This post is written in the format of a letter to my son.
The presidential election was two days ago. I was heart-broken over the outcome, although I was not surprised by it. I’m going to share my Facebook posts from yesterday with the intention of letting you see how I was feeling and the impact it had on me.
“I am heartsick.”
My heart literally hurt. I felt nauseous. I had feared for quite some time that this would be the outcome of the election, but continued to hope I was wrong. It was inconceivable to me that there are so many people in our country that think the bigotry, misogyny and bullying displayed by our president-elect is okay. That still floors me, but I am gaining another perspective on it as well.
“The only path forward is love. Love is what heals the hurt and fear that has created the world we live in. There is power in intention, so intentionally send your love and healing to our nation. There is power in numbers, so join together in sending your love and healing energy. I will join you there.”
I felt an overwhelming need to do something. And using my energy and intention in a positive way was the only thing I could do at that moment. Going forward there will be opportunities to do something in the physical world, while continuing to hold an attitude of love.
“The election is over, the people have spoken. I will not contribute to greater division by criticizing the new president-elect, or those who voted for him. Something is seriously wrong in this country when the majority of people feel so much fear that they feel the need to choose a leader who traffics in fear.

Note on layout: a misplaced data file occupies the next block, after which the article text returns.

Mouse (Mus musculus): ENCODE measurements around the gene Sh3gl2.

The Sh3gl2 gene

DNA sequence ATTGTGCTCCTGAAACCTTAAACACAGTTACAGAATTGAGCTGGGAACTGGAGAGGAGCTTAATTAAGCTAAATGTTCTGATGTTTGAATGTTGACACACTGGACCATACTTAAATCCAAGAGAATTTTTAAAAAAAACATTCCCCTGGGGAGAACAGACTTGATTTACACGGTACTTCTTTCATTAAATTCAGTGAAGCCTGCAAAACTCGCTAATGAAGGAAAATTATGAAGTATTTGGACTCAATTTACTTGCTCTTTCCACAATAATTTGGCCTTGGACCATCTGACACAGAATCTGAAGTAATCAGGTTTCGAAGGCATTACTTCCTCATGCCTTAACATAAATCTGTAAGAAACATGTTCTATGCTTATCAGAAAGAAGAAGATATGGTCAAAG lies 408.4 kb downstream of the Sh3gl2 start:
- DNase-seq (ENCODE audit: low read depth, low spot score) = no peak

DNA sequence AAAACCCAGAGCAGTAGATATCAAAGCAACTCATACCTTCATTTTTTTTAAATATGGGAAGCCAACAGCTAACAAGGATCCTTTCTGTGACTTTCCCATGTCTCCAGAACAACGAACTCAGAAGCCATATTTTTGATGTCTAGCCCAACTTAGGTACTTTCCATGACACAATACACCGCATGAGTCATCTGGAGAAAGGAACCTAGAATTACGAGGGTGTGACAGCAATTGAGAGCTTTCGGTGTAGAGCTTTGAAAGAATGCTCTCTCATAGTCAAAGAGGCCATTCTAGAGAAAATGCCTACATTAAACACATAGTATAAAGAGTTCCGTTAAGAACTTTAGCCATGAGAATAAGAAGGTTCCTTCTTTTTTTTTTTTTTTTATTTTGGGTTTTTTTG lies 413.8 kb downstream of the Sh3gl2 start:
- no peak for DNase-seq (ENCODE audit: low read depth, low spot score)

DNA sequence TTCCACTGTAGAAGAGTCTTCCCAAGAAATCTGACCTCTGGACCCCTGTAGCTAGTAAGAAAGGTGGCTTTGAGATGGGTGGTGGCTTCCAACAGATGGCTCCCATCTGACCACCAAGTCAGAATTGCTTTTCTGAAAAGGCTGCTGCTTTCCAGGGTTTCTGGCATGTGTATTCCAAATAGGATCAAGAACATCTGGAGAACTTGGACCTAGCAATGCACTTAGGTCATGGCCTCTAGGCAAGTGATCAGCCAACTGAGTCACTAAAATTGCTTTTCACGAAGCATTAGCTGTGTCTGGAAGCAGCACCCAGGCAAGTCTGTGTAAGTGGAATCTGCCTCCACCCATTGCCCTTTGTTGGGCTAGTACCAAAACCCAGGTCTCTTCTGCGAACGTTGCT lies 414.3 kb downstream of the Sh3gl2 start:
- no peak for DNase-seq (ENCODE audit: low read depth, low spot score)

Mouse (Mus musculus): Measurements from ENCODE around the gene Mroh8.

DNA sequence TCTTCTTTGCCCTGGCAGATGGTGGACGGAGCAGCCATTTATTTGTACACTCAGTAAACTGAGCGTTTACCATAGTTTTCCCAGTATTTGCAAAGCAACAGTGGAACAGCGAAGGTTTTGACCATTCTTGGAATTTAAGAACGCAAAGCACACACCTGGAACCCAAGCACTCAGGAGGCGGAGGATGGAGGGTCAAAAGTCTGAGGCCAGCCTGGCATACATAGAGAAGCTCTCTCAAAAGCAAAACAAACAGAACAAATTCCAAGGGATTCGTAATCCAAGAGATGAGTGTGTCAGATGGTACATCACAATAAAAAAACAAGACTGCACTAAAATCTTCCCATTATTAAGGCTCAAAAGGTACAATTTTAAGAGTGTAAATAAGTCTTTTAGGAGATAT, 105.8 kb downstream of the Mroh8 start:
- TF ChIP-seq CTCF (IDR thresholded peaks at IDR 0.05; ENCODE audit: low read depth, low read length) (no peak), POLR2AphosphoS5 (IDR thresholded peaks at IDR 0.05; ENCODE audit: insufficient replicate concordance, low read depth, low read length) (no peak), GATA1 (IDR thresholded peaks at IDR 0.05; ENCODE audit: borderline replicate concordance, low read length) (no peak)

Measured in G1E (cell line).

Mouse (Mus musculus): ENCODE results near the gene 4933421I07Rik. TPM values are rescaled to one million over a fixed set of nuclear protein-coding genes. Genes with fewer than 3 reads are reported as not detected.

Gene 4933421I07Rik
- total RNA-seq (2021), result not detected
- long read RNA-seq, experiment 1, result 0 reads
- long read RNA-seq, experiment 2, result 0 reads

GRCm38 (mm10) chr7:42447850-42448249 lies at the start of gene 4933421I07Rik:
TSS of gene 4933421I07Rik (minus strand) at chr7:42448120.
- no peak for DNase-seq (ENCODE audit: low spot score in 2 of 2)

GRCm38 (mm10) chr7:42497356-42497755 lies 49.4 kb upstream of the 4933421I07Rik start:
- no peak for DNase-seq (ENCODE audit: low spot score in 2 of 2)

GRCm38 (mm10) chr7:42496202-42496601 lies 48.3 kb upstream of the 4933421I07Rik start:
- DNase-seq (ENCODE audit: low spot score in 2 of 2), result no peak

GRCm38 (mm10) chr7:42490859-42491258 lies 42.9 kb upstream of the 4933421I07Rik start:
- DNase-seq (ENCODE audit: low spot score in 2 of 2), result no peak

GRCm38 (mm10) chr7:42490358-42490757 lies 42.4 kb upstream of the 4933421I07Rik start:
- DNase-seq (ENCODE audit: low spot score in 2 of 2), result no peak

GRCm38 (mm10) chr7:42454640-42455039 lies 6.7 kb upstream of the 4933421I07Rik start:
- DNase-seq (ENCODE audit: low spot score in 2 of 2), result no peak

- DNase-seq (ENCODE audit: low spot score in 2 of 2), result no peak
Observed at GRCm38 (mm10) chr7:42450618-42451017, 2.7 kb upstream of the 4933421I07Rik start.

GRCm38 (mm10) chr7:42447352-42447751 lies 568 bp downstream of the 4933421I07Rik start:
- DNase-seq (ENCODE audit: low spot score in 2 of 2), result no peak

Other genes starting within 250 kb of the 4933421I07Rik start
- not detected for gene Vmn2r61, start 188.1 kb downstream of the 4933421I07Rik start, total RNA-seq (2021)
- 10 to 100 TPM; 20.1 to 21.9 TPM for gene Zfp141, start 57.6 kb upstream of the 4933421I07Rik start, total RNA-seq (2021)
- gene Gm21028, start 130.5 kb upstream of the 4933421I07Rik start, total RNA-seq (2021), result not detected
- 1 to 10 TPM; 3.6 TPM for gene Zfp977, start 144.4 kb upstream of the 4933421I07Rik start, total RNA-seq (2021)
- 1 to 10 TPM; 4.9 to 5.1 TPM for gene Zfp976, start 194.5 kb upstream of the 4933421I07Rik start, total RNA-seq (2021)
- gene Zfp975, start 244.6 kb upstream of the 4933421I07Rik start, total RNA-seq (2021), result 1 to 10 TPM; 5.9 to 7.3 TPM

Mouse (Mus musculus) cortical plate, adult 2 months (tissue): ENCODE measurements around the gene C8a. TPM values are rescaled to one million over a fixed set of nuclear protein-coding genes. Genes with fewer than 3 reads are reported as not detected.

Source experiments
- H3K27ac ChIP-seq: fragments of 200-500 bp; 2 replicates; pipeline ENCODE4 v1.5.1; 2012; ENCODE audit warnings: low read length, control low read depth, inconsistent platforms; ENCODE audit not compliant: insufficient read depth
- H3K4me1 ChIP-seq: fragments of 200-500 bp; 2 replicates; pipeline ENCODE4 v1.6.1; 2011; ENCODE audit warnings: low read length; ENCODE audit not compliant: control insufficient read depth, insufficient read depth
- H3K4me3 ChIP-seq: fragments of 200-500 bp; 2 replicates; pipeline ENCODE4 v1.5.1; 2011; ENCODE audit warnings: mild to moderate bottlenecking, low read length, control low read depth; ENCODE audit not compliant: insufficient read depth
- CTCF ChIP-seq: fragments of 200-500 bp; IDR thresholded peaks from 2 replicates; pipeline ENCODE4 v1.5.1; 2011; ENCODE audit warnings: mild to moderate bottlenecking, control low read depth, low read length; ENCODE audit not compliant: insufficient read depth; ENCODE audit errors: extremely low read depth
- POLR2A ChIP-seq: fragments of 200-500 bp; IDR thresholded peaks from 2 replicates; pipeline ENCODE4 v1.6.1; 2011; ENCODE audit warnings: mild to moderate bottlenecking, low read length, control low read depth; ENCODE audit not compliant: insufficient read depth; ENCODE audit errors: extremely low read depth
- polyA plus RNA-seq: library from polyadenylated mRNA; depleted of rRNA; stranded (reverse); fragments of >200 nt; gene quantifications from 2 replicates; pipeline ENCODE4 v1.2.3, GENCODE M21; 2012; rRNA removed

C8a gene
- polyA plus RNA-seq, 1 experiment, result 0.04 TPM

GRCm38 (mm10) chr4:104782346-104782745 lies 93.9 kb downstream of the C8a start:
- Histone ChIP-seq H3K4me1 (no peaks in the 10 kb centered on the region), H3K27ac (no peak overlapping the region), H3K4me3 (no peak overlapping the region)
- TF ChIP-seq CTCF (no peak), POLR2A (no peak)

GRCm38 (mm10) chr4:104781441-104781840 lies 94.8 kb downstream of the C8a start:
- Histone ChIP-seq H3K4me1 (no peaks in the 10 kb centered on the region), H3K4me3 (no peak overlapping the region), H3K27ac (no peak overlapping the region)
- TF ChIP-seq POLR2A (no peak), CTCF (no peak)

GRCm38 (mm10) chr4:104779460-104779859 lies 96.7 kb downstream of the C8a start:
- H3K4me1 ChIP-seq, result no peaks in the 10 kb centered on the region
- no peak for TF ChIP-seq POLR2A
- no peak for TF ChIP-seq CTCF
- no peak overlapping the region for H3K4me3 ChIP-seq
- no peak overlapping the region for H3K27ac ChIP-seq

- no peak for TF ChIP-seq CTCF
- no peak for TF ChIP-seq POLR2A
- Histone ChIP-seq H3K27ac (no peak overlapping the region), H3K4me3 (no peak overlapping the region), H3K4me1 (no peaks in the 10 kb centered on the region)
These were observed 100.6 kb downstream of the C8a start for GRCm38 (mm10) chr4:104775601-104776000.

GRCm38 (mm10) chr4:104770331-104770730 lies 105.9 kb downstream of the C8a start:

We need to look deep and see that those people have real fears that are not being addressed. I have no tolerance for bigotry in any form, yet I understand that it comes from a place of fear. We need to understand and address those fears so that we can all come together.”
Like so many others, I was on overload from all the negativity surrounding the election. I wasn’t going to perpetuate that personally, and I wasn’t going to immerse myself in other people’s negativity. Again, I wanted to focus on the path forward, and it is essential to acknowledge and address that there is a reason half the nation voted the way they did. We need to accept that reality and then do something to shift it if we don’t like it.
“I am reminding myself that the US government was designed with checks and balances. The presidency is only one component. There are so many prominent Republicans that spoke out against Trump. My hope is that as Senators and Representatives they are strong enough to continue to stand up for what is right as we go forward.”
Yes, I am still scared about what the outcome of this election will bring. And at the same time, I don’t want to catastrophize. Remembering that our nation’s government was structured in a way to prevent the abuse of power by one individual has helped me a lot. A friend commented on this post that her hope was that the Republicans and Democrats could come together because of this, and that is one of my hopes as well. There has been so much divisiveness in the past eight years, and perhaps this president will be the catalyst for the two parties to band together in the country’s best interest.
“So many people are posting what is in my heart, too. Let’s actively make America kind again, by actively being kind to everyone we meet. Lead by example and we will change the world.”
Late on election night someone added me to a secret Facebook group supporting Hillary. Although my vote was more about voting against Trump than voting for Hillary, seeing the posts in this group gave me a lot of hope. There were millions of others who feel like I do, who are devastated and scared for our country, who want to protect the rights of women and minorities, who want to take action from a place of love and kindness.